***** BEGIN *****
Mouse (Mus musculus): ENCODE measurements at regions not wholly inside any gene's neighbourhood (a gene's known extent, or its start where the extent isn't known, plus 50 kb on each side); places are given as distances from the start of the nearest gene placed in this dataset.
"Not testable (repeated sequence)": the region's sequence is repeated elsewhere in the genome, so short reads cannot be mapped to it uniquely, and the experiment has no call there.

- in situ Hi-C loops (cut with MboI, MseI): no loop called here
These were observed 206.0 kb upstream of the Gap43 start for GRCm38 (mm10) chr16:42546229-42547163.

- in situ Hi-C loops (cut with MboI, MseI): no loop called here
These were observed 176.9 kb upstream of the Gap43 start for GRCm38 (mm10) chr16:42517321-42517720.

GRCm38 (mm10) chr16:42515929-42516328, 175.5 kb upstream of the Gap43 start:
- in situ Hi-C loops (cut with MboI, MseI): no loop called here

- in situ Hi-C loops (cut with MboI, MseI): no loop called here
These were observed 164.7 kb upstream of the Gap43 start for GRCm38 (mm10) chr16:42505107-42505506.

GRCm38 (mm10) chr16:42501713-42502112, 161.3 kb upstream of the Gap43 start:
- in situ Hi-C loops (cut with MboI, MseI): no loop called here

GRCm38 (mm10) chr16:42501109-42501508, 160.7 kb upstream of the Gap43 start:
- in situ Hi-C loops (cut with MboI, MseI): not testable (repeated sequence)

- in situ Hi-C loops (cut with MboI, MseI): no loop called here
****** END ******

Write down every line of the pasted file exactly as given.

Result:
Mouse (Mus musculus): ENCODE measurements at regions not wholly inside any gene's neighbourhood (a gene's known extent, or its start where the extent isn't known, plus 50 kb on each side); places are given as distances from the start of the nearest gene placed in this dataset.
"Not testable (repeated sequence)": the region's sequence is repeated elsewhere in the genome, so short reads cannot be mapped to it uniquely, and the experiment has no call there.

- in situ Hi-C loops (cut with MboI, MseI): no loop called here
These were observed 206.0 kb upstream of the Gap43 start for GRCm38 (mm10) chr16:42546229-42547163.

- in situ Hi-C loops (cut with MboI, MseI): no loop called here
These were observed 176.9 kb upstream of the Gap43 start for GRCm38 (mm10) chr16:42517321-42517720.

GRCm38 (mm10) chr16:42515929-42516328, 175.5 kb upstream of the Gap43 start:
- in situ Hi-C loops (cut with MboI, MseI): no loop called here

- in situ Hi-C loops (cut with MboI, MseI): no loop called here
These were observed 164.7 kb upstream of the Gap43 start for GRCm38 (mm10) chr16:42505107-42505506.

GRCm38 (mm10) chr16:42501713-42502112, 161.3 kb upstream of the Gap43 start:
- in situ Hi-C loops (cut with MboI, MseI): no loop called here

GRCm38 (mm10) chr16:42501109-42501508, 160.7 kb upstream of the Gap43 start:
- in situ Hi-C loops (cut with MboI, MseI): not testable (repeated sequence)

- in situ Hi-C loops (cut with MboI, MseI): no loop called here